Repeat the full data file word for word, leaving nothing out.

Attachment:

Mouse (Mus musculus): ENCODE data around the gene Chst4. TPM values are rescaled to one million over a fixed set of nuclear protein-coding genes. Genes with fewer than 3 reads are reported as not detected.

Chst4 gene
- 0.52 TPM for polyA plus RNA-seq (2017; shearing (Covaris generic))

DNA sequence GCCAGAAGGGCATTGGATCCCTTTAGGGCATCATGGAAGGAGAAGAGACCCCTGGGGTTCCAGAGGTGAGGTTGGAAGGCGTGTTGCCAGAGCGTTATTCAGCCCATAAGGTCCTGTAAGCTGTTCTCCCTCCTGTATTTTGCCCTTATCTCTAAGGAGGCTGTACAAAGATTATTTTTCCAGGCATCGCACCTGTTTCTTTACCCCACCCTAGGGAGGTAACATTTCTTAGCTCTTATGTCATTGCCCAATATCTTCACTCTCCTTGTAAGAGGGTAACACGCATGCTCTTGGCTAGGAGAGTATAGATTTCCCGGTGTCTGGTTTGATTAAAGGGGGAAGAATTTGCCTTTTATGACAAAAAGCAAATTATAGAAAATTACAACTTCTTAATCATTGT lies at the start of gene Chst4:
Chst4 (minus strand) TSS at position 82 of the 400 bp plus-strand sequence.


Mouse (Mus musculus): ENCODE data around the gene Chst4. TPM values are rescaled to one million over a fixed set of nuclear protein-coding genes. Genes with fewer than 3 reads are reported as not detected.

Chst4 gene
- 0.52 TPM for polyA plus RNA-seq (2017; shearing (Covaris generic))

DNA sequence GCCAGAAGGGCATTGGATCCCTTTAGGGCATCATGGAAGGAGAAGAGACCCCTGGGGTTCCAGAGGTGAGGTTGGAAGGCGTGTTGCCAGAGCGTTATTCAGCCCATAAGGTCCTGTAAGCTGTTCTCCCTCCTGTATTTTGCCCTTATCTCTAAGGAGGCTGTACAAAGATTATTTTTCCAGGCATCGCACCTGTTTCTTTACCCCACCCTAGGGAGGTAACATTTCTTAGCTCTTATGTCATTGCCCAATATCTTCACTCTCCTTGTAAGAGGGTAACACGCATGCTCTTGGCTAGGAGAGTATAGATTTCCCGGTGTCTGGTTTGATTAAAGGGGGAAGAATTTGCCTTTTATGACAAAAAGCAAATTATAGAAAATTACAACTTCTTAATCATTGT lies at the start of gene Chst4:
Chst4 (minus strand) TSS at position 82 of the 400 bp plus-strand sequence.